Sunday, July 31, 2016

Bella’s condition

There’s been no miracle, but Bella’s condition is quite good. The long-term prognosis hasn’t changed, but, despite it all, she’s content, seems happy, and is doing pretty well, all things considered. And so, an unexpected journey has begun.

When we brought her home from the vet a week ago Friday, we were sure she’d last a few days, a couple of weeks at most, and we planned on making her as comfortable as possible during that time. However, it seems she had other ideas: As it turned out, she’s doing pretty well.

She’s been more like her normal self since we brought her home, apparently helped by the special food. As the week went on, and it became clear she was basically doing well, we decided we needed to learn how to do the subcutaneous injections of fluid to give her the best quality in the life she clearly intends to keep as long as she can (apparently the vet staff were really happy we were bringing her back in to learn the procedure, because it meant she was doing well).

So we met with the vet on Friday, and she showed us how to properly handle the large bag of saline solution, the tubes and clamps, and, most importantly, the very large needle. The vet said we were “honorary nurses”.

Yeah, well, not quite yet.

Our first two days didn’t go perfectly. Nigel got the needle duty (and hates it), and I got the holding Bella duty to make sure she didn’t move (never an easy task). Yesterday we had trouble with the needle, today she jumped unexpectedly and the needle fell out. We got about 20ml into her each day, but she’s supposed to have 70-100ml. We’ll all get the hang of it, but the little amount we got into her is more than she’d had in the days between Fridays, so it’s still an improvement.

Bella’s appetite has been really good (she only likes one brand of renal dry food, though). She also goes out to the toilet (despite all the bad weather lately), and she still goes outside to sleep in the sun, but she now comes inside when the weather turns bad—and, when she’s outside, she moves to stay in the sun, all things she didn’t do when she was most unwell.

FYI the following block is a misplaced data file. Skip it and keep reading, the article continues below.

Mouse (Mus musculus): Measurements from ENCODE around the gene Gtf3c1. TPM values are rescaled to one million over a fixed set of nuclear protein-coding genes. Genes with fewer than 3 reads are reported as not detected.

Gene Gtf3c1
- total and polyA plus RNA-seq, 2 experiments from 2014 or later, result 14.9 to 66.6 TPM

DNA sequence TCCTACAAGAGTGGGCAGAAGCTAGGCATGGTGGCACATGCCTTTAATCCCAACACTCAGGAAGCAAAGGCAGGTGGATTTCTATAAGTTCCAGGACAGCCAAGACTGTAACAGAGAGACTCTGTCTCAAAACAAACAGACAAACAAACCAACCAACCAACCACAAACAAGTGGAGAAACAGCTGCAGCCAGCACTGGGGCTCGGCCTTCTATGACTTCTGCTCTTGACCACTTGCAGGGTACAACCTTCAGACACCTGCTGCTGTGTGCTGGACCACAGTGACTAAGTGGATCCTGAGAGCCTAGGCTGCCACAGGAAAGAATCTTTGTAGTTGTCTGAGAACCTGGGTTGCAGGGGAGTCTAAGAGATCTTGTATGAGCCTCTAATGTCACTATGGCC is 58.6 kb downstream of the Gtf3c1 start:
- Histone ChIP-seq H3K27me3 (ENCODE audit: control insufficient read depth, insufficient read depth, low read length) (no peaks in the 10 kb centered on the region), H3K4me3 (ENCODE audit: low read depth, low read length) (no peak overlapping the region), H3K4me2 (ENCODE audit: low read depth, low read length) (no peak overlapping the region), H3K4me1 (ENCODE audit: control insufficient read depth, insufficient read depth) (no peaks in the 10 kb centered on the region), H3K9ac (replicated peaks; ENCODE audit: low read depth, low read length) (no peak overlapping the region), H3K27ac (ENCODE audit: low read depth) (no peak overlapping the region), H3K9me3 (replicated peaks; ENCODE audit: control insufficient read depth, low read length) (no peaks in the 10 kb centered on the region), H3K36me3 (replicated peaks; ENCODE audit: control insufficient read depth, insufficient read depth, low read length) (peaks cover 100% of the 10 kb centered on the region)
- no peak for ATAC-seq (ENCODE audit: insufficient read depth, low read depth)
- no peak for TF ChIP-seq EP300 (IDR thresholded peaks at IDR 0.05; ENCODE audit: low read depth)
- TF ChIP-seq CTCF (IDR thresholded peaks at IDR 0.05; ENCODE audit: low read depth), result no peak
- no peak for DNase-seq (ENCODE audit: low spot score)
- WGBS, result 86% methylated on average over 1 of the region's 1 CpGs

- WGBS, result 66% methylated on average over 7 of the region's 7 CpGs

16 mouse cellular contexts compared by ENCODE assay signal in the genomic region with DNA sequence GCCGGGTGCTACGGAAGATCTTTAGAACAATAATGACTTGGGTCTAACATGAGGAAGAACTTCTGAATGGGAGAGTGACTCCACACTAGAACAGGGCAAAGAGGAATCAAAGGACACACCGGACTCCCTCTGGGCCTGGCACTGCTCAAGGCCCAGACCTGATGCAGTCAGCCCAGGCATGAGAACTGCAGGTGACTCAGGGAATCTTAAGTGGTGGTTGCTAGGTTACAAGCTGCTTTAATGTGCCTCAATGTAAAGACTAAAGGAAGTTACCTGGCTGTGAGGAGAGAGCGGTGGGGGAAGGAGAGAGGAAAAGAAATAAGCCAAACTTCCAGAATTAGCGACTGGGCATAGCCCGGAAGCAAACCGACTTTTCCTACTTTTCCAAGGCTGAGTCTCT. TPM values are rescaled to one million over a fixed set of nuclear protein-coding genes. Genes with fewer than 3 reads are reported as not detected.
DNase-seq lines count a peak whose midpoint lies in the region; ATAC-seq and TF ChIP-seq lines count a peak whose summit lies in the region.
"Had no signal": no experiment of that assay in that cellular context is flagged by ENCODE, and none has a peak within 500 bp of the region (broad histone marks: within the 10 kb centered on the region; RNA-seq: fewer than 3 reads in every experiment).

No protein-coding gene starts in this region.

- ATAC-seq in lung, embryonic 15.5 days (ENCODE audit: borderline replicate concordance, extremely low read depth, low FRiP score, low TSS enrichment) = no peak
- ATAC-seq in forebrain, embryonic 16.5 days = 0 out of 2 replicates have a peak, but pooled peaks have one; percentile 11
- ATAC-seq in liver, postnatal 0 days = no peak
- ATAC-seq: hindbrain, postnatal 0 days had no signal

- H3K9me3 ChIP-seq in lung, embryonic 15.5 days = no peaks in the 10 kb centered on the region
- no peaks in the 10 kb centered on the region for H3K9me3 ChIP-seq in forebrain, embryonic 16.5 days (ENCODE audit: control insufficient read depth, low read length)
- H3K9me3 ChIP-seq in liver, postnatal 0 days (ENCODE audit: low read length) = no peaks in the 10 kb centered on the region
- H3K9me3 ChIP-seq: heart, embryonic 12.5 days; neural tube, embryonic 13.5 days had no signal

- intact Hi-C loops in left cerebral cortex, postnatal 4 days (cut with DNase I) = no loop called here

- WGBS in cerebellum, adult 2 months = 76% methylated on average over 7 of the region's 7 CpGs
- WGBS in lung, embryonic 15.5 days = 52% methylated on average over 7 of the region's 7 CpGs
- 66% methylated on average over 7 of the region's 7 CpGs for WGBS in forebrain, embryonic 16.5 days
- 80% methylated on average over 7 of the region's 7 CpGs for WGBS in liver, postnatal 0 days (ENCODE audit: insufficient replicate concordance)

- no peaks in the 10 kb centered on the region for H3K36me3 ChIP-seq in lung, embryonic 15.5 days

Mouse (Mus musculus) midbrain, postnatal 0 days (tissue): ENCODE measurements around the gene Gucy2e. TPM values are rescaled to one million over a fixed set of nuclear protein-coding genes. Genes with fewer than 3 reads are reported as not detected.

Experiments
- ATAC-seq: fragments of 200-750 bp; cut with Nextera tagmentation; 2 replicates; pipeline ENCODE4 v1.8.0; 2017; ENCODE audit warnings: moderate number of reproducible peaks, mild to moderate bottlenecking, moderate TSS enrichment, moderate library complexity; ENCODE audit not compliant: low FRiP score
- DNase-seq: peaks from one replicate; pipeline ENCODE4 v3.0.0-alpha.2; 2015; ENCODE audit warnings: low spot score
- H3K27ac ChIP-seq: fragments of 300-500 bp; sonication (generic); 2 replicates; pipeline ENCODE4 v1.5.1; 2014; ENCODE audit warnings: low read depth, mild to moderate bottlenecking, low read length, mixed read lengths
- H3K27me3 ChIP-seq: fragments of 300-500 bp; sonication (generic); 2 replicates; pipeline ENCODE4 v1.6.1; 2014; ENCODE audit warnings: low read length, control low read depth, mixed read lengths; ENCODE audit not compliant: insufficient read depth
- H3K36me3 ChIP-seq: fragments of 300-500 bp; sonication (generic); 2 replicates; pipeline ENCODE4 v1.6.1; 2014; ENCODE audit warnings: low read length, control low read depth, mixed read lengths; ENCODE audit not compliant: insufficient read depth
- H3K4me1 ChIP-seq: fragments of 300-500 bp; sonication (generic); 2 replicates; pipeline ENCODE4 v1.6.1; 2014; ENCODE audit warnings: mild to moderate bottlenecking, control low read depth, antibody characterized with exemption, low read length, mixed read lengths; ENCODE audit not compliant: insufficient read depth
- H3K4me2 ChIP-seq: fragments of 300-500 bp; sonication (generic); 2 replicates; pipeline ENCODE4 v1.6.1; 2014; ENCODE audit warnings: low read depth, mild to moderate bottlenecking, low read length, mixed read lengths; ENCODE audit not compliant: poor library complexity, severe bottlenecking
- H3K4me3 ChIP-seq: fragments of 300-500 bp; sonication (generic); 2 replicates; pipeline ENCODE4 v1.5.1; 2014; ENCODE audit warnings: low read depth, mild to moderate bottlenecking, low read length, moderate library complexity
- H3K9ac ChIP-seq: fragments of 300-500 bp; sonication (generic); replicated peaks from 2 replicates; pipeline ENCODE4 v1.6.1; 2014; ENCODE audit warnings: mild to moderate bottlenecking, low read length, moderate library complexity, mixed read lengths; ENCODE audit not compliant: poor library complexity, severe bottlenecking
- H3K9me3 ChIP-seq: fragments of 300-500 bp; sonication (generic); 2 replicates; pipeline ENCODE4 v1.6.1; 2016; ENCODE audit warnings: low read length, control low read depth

However, the problem with her teeth remains, and there’s nothing they can do about it since she can’t have general anaesthetic (and would NEVER let them do anything with her mouth if she was awake!). So, she has quite stinky breath, and her tooth problem might become a bigger issue in the future, depending on how her kidney disease goes.

But, for now, she’s doing remarkably well, seems happy, and looks at us with bright eyes. She even “talks” to me when it’s time to feed her, like she did in the old days, before she was sick. All of this is good and makes us happy.

But the long-term prognosis is still bad, and we have no idea how long we’ll have with her. Bella chose us to be her family after quite a while living wild, and that experience made her tough and resilient. She’s showing us how tough she is—and that she still wants to be with us.

It’s our job to make sure she gets her wish for as long as possible.

The photo above is from this past Tuesday, when I accidentally woke her up from a nap on an orange blanket in the late afternoon sun. I chose it because I like the lighting—that, and there hasn’t been enough sun since to take any photos…

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